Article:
UNION NEWS SERVICE
Mark Gruenberg, Editor
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February 16, 2004
SINGLE-PAYER HEALTH CARE
ADVOCATE URGES UNIONS TO JOIN
By Mark Gruenberg
PAI Staff Writer
WASHINGTON (PAI)–A longtime advocate of single-payer government-run national health care is urging unions to dump the present employer-run health care system and join his campaign.
But whether Quentin M. Young, an internist from Chicago and national coordinator of the Physicians for a National Health Program will succeed is open to question.
As he admitted in a February talk at the AFL-CIO, unions helped construct the present health care system “and labor has a stake in it.” But Young argued that system is broken, with 44 million people lacking health insurance and millions more underinsured.
“Labor has been the key” in the success or failure of all health care proposals, Young said. “We haven’t had” government-run national health care in the U.S. “and labor has been a reason we have the employer-based system.
“I need more commitment from labor because it won’t happen without you,” Young conceded.
Unions are split on how to deal with the health care system. For example, the United Food and Commercial Workers is now battling to preserve health insurance coverage for 70,000-locked out Southern California grocery workers.
But the Paper, Allied-Industrial, Chemical and Energy Workers (PACE) is dedicated to pushing single-payer national health insurance, President Boyd Young says.
And last year, Steel Workers Legislative Director Bill Klinefelter pointed out, USWA got a 65 percent federal health care tax credit for steel workers who lost their jobs due to dumped foreign imports.
“What is being learned, however, is that 65 percent is not enough. It still costs the (jobless) workers $1,000 per month. They’re finding the safety net isn’t there,” Klinefelter said.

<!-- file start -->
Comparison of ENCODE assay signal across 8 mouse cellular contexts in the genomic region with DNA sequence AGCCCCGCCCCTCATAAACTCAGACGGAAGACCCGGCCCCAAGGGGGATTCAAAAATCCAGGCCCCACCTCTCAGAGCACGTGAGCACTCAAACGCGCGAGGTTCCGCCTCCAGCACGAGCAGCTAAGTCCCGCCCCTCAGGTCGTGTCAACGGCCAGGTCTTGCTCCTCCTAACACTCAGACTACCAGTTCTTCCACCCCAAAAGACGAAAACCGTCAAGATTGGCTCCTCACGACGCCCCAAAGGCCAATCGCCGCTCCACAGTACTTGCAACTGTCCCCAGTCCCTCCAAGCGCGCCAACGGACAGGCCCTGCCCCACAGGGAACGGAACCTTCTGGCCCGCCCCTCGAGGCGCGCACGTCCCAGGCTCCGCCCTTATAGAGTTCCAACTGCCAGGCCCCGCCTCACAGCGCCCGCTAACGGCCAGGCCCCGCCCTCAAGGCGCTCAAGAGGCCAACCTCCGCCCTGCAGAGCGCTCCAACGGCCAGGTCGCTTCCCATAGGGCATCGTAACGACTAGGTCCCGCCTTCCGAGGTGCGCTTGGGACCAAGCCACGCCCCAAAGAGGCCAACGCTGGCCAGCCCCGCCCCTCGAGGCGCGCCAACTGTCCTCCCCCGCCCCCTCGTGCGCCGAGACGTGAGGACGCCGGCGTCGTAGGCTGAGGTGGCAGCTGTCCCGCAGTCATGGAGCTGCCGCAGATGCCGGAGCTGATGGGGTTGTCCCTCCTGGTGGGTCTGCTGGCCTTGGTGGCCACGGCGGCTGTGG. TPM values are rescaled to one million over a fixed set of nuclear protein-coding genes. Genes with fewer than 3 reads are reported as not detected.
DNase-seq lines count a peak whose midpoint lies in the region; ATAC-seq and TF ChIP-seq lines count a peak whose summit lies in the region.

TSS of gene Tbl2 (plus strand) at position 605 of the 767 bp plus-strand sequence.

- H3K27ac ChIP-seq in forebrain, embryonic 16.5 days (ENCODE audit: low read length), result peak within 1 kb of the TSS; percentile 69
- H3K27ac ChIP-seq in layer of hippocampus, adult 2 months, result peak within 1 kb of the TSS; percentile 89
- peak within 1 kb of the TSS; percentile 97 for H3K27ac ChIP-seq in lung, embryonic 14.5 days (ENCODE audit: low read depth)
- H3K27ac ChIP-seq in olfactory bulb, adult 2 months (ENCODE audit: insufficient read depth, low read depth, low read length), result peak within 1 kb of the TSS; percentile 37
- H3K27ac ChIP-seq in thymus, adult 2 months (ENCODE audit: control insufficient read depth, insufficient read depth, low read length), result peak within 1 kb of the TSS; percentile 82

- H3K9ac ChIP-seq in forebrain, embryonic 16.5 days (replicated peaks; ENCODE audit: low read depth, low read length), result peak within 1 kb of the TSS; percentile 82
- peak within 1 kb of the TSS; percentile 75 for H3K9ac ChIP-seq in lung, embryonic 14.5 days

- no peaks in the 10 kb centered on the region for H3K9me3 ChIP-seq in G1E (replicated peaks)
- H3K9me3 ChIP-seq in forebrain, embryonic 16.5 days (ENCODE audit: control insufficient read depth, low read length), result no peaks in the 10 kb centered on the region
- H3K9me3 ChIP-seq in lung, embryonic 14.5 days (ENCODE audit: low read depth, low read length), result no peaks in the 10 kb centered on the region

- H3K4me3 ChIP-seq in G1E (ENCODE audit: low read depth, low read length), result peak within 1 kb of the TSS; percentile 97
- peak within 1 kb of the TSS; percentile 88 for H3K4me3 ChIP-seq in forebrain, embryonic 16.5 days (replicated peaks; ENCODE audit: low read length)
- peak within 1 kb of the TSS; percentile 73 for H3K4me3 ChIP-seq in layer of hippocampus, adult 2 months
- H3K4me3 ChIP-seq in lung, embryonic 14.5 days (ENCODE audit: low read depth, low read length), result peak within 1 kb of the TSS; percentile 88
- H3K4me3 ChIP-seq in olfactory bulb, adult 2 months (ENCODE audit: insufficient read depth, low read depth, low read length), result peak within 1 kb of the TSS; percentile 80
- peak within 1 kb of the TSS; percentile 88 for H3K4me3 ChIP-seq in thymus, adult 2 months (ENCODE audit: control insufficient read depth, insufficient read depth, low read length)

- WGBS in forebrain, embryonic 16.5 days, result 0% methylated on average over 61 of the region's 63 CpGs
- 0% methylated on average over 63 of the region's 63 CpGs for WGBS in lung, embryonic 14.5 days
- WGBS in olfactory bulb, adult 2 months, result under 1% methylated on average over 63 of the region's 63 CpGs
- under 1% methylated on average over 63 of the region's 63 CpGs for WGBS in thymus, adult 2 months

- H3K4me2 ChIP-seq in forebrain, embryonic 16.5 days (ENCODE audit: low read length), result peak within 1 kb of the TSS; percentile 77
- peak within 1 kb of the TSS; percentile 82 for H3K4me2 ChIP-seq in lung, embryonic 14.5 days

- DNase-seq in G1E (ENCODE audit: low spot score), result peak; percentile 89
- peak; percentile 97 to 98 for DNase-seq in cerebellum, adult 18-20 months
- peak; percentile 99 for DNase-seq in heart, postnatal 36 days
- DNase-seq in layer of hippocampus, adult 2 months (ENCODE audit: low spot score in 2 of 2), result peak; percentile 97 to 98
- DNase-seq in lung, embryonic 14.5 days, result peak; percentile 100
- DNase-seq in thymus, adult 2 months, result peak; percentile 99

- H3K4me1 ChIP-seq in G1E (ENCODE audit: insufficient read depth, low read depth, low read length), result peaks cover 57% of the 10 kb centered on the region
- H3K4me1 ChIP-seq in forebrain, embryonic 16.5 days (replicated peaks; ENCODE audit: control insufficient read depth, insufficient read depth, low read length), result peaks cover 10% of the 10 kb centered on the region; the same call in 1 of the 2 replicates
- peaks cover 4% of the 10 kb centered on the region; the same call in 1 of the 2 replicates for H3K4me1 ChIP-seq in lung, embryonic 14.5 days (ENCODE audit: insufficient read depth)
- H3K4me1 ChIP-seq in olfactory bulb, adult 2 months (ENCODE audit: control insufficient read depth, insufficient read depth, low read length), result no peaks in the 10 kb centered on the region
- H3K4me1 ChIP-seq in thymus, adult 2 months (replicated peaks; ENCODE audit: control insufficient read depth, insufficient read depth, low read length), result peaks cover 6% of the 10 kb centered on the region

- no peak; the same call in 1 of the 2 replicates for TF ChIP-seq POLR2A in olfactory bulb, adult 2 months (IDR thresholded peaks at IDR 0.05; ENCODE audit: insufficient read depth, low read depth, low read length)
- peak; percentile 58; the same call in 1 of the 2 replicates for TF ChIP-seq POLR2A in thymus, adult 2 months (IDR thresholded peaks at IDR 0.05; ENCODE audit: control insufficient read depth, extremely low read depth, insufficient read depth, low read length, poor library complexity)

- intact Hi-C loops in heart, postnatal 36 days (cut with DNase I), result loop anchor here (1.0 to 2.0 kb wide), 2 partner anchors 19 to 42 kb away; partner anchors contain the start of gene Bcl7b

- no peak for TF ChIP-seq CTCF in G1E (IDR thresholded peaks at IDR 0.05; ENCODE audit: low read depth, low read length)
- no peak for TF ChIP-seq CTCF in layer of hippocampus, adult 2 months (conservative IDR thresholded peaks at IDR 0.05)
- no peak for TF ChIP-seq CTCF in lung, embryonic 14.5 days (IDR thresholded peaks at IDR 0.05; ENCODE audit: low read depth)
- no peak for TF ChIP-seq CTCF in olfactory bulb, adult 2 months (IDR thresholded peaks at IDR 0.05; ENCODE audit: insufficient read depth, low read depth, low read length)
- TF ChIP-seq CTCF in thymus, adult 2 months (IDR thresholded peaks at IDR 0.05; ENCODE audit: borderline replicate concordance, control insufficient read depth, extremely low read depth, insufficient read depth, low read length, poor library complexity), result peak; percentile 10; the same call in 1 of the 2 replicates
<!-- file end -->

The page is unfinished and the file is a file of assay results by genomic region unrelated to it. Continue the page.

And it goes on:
Health care is heating up on the campaign trail, too. And Young said the political climate must change to force Congress and the White House to adopt government-run Canadian-style national health care. Though Young did not say so, current GOP White House occupant George W. Bush adamantly opposes it.
Former Vermont Gov. Howard Dean, an M.D., and a Democratic presidential hopeful, is lukewarm to single-payer health care, Young said. “He told the Vermont legislature when he was governor that he would veto it. Now he says, ‘I don’t think it’s practical, but if it reached my desk, I would sign it.'”
Other Democratic hopefuls, including Sen. John Kerry (D-Mass.), the current primary leader, also have comprehensive health care plans. One, Rep. Dennis Kucinich (D-Ohio) is an outspoken backer of single-payer national health care, which PNHP pushes. Kucinich has co-sponsored legislation on the issue and advocates abolition of the health insurance industry.
Young spoke five days before PNHP released a survey of 904 physicians, randomly sampled by Harvard Medical School, which showed 64 percent favored national health insurance. The study, in the Archives of Internal Medicine, showed 10 percent backed managed care and 26 percent support the present system.
And 70.3 percent of the doctors “rejected allowing the insurance industry to continue playing a major role in the delivery of medical care,” it said.
Young also argued that the spiraling cost of U.S. health care–$5,800 per person per year, three times as costly as the next-most-expensive nations–and its increasing unavailability are reasons to switch to a national single-payer system.
Such a system, he said, would reduce overhead by eliminating the insurance bureaucracy, freeing more money to treat people.
“We have the resources” for health care, Young noted, adding that government–through Medicare, tax benefits, the National Institutes of Health and grants–already pays for 60 percent of the nation’s $1.7 trillion health care cost.
Meanwhile, he noted, many workers must sacrifice wage increases in order to keep health care coverage. Though he did not say so, the 70,000 UFCW members in Southern California–now locked out, have offered to take small wage hikes, at most, in return for continuing health coverage.
Young admitted the 1992 defeat of President Clinton’s universal health care plan–based on the present system–“marginalized” the issue, even as he called Clinton’s plan “a bad bill.” But, he said, “The issue is rising again, because the health care system is in such bad shape.”